Friedrich Hayek was one of the leading economists of the 20th century and the leading contemporary critic of Keynes. He did pioneering work on monetary theory and trade cycles, but achieved international fame through his 1944 critique of totalitarian socialism, The Road to Serfdom.
He went on to map out the principles of a free society in a series of books including Law, Legislation and Liberty and became the leading proponent, along with Milton Friedman, of economic and political liberalism.
Setting him in context as well as incorporating criticism since his death 20 years ago, this book explores several major areas of Hayek's thought and argument:
- why society is not something that can be rebuilt any way we want, but is the result of long-term cultural evolution, and what that means for political reform, morality and individual choice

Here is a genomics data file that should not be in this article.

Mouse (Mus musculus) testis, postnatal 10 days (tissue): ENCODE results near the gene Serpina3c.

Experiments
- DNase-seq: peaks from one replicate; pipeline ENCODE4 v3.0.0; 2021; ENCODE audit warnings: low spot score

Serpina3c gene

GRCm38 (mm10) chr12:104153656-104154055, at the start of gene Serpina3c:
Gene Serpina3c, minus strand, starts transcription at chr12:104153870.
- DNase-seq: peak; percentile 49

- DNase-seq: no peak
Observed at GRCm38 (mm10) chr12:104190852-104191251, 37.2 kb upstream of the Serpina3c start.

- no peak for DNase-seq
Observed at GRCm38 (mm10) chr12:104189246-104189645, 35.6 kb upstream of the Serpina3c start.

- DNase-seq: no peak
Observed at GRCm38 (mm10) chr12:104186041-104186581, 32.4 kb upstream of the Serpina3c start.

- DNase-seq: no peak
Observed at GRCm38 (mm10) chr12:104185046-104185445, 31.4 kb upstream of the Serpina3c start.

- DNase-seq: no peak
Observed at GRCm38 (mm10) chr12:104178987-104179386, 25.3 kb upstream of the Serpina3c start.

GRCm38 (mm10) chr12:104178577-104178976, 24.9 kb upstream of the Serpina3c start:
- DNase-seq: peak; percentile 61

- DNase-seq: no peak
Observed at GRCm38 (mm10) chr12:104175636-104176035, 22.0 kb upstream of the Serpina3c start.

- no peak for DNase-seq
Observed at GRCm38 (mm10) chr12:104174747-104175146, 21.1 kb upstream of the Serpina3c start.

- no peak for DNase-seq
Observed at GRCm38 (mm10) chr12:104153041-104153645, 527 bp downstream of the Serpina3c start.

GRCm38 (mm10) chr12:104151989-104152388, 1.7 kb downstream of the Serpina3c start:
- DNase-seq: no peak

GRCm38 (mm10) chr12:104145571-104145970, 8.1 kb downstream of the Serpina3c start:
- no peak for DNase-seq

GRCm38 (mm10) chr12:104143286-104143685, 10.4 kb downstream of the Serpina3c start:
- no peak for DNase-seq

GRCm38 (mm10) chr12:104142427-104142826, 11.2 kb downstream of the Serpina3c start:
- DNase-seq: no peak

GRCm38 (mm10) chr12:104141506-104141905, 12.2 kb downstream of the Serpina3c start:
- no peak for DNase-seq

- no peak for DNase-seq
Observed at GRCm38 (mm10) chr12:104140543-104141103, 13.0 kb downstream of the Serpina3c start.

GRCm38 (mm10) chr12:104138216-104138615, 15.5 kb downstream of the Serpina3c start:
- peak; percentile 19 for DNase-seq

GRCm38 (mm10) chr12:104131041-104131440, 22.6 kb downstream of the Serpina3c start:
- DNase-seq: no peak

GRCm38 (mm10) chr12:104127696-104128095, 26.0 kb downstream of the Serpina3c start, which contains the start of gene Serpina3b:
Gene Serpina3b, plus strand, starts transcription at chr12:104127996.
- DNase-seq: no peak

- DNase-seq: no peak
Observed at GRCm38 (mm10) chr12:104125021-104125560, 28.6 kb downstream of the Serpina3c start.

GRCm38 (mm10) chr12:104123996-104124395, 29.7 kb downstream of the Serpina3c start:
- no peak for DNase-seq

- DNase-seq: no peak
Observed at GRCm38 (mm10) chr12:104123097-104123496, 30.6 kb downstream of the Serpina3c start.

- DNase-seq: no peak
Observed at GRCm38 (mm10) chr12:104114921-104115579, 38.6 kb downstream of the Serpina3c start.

- the kind of laws that true freedom relies upon, and how freedom and its benefits are threatened by political confusions
- how the market process really works: from maximising gains for everyone who participates, to competition as a discovery process
- where boom and bust cycles come from and how privatising currencies could be the startling solution
- how we actually interpret our world, and what this means for social sciences and politics
- why socialism was a mistake, capitalism isn't wasteful, and what economic organisation has to do with political destiny
- the impossibility of social justice but the genuine hope offered by true economic freedom
- what the real foundations of a free society look like.
A breath of intellectual fresh air, this concise guide to Friedrich Hayek is a must for any reader or student interested in one of the most vital minds of the 20th century.